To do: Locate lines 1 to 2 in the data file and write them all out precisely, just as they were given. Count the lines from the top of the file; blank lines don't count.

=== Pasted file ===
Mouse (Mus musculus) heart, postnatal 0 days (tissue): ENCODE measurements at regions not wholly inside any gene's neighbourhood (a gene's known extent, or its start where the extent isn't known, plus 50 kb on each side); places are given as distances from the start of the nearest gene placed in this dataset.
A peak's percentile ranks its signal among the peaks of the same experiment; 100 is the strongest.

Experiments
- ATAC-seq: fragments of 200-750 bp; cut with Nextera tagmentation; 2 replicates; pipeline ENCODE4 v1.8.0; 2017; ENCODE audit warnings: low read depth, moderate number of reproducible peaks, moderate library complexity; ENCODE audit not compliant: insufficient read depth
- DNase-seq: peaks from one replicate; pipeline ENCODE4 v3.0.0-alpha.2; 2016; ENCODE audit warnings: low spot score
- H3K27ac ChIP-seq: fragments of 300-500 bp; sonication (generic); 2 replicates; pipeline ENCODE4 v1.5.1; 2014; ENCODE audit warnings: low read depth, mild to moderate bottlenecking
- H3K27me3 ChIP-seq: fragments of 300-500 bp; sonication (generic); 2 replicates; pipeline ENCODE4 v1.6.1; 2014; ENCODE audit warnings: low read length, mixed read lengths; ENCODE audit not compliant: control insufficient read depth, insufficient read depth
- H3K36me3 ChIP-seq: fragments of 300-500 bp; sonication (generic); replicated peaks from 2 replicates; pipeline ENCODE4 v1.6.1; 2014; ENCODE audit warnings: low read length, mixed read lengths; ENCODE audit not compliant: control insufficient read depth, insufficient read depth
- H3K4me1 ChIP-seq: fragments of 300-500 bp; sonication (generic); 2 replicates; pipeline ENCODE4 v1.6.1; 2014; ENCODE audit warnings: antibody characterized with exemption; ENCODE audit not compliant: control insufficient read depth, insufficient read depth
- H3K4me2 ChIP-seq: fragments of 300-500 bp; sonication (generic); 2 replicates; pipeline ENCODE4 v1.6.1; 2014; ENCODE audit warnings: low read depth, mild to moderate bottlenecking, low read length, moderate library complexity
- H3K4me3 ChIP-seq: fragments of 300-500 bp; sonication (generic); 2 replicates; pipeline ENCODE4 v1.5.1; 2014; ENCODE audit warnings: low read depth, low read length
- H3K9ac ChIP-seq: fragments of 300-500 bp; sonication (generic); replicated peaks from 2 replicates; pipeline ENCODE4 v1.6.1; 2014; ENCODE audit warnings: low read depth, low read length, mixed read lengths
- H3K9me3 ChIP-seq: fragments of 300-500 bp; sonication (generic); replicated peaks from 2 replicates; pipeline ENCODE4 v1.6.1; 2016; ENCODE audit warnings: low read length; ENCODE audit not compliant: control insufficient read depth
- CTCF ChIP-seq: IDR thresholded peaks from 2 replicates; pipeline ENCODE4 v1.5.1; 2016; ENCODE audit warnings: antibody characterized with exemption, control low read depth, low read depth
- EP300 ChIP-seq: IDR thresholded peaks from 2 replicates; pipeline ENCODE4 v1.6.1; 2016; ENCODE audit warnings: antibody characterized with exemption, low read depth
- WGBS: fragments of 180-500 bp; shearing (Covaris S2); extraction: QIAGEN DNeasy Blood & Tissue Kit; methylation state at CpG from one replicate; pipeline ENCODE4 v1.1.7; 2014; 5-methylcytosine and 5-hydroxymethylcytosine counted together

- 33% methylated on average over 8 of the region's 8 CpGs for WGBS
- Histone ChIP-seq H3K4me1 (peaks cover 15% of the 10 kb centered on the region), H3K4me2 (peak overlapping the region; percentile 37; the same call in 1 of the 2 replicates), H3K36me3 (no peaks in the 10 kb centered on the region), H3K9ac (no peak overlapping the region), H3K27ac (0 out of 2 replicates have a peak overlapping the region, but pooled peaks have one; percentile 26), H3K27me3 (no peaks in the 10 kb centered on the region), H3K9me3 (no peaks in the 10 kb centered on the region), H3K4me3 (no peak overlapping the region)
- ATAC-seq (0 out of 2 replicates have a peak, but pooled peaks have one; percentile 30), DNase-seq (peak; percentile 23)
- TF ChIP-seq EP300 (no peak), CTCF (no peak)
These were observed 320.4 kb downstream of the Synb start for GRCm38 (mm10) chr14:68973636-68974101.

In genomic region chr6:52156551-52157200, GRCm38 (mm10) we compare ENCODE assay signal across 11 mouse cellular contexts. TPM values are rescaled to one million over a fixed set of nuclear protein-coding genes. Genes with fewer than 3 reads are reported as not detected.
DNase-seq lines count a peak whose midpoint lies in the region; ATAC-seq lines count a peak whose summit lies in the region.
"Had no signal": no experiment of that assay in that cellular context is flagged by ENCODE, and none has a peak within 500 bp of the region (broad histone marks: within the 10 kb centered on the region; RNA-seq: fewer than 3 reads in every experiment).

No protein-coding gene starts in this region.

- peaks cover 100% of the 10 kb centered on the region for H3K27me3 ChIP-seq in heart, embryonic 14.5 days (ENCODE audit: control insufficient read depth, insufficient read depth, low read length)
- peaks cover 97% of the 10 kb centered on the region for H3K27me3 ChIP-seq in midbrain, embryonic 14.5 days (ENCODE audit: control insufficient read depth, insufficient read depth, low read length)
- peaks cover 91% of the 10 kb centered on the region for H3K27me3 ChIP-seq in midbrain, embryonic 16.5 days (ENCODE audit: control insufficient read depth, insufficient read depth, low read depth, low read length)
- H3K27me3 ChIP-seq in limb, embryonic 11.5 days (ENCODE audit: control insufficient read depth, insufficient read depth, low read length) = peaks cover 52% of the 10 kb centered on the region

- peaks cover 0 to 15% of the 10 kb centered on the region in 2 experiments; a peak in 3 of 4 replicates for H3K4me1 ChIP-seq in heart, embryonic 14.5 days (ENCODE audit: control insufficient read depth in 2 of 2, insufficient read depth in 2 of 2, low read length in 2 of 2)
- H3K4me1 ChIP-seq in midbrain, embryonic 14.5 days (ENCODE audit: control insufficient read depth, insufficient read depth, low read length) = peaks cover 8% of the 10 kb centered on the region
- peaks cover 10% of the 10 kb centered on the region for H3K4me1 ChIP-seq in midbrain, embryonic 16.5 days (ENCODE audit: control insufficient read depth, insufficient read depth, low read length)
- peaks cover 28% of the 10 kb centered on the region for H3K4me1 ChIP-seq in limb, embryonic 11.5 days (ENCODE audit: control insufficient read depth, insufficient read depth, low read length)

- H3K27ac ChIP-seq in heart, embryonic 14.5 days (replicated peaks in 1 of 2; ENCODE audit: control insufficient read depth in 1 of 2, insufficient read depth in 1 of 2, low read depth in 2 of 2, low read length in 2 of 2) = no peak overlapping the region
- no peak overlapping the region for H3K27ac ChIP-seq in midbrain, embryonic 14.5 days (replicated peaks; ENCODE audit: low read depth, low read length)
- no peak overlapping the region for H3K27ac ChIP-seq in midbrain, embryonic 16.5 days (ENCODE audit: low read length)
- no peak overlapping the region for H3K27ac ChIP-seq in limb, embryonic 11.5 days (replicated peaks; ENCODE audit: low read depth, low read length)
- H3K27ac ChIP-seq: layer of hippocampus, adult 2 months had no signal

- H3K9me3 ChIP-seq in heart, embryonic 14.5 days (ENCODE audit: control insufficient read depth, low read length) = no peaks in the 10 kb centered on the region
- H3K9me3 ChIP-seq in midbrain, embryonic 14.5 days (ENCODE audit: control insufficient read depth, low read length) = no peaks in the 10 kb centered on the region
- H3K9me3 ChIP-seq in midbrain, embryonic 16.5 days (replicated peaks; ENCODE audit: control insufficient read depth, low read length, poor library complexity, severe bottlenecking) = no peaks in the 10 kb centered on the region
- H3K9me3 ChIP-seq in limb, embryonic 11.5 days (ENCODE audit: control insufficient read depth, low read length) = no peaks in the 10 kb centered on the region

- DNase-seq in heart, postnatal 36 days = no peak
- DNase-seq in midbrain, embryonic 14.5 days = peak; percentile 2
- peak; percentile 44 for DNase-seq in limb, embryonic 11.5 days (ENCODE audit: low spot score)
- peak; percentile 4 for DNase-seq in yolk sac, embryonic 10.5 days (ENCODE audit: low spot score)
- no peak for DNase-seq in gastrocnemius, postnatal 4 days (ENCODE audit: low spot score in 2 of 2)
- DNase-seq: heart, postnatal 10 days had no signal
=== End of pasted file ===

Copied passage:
Mouse (Mus musculus) heart, postnatal 0 days (tissue): ENCODE measurements at regions not wholly inside any gene's neighbourhood (a gene's known extent, or its start where the extent isn't known, plus 50 kb on each side); places are given as distances from the start of the nearest gene placed in this dataset.
A peak's percentile ranks its signal among the peaks of the same experiment; 100 is the strongest.